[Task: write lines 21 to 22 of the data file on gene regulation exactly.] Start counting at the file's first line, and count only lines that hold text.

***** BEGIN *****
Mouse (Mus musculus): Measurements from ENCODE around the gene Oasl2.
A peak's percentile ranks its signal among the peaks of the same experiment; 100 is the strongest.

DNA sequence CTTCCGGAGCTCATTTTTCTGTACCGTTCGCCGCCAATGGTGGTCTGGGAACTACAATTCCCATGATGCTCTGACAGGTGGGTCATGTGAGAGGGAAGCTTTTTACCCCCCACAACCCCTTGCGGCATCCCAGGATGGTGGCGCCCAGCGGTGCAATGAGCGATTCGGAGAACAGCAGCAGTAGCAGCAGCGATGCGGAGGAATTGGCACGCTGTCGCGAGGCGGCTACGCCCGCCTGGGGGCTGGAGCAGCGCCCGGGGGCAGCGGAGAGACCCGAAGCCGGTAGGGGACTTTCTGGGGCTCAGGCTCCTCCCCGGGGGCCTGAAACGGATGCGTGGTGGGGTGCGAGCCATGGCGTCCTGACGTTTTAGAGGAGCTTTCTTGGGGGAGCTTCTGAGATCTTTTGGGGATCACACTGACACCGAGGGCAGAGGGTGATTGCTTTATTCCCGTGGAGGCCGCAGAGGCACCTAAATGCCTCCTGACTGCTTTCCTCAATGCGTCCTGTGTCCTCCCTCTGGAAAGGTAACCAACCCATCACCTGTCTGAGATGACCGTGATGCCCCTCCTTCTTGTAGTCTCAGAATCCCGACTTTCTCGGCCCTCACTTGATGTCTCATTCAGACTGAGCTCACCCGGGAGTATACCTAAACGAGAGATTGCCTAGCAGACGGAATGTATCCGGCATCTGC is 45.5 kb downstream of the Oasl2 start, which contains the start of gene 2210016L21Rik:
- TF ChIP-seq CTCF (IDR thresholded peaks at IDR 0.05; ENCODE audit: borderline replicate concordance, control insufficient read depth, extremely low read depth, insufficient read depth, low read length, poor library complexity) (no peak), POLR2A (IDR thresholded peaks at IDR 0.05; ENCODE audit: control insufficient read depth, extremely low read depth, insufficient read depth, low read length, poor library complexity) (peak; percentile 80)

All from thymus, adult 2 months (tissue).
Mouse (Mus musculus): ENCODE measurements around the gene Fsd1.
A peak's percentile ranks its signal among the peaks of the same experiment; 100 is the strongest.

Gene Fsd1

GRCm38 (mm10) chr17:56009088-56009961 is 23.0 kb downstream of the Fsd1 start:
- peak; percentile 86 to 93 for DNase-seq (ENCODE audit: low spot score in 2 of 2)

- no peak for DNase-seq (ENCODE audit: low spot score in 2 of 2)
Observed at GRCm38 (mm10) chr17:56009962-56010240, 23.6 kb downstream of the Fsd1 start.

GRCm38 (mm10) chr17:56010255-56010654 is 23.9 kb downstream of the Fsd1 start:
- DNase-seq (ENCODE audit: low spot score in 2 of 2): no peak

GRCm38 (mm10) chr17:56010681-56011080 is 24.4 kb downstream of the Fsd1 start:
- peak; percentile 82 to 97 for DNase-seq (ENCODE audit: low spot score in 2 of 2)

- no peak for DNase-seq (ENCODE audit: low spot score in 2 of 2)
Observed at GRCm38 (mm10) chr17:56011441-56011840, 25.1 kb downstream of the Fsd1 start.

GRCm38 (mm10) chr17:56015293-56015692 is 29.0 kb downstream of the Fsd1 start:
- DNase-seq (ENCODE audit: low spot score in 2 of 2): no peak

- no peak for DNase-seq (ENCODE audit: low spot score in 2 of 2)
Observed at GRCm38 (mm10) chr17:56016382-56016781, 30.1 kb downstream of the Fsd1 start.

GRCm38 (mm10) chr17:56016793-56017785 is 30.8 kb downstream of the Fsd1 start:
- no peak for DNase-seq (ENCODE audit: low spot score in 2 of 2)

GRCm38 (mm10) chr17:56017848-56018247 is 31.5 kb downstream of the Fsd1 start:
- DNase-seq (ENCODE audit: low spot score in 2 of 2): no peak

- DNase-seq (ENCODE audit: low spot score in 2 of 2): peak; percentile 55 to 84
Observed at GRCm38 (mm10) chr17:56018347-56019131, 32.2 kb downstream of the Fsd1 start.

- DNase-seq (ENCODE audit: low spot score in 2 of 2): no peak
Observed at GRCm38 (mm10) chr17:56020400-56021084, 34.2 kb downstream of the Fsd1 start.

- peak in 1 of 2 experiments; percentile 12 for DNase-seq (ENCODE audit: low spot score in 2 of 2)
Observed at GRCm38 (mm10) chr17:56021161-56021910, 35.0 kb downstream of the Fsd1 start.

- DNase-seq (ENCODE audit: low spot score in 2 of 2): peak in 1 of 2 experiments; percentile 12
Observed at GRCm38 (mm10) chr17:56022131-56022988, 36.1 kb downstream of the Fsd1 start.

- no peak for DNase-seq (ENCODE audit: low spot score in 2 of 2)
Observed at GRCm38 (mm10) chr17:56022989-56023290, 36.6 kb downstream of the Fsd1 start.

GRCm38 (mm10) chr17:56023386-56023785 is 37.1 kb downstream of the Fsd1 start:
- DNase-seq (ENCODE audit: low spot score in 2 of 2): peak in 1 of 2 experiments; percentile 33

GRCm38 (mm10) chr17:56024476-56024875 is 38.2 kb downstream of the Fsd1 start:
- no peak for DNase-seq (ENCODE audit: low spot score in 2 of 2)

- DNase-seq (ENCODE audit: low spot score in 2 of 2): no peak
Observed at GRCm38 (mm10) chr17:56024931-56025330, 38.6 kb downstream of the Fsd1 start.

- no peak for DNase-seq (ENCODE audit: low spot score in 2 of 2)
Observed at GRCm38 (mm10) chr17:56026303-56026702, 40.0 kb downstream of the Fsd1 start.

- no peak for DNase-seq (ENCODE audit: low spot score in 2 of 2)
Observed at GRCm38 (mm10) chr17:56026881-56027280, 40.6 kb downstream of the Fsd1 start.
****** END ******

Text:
- no peak for DNase-seq (ENCODE audit: low spot score in 2 of 2)
Observed at GRCm38 (mm10) chr17:56016382-56016781, 30.1 kb downstream of the Fsd1 start.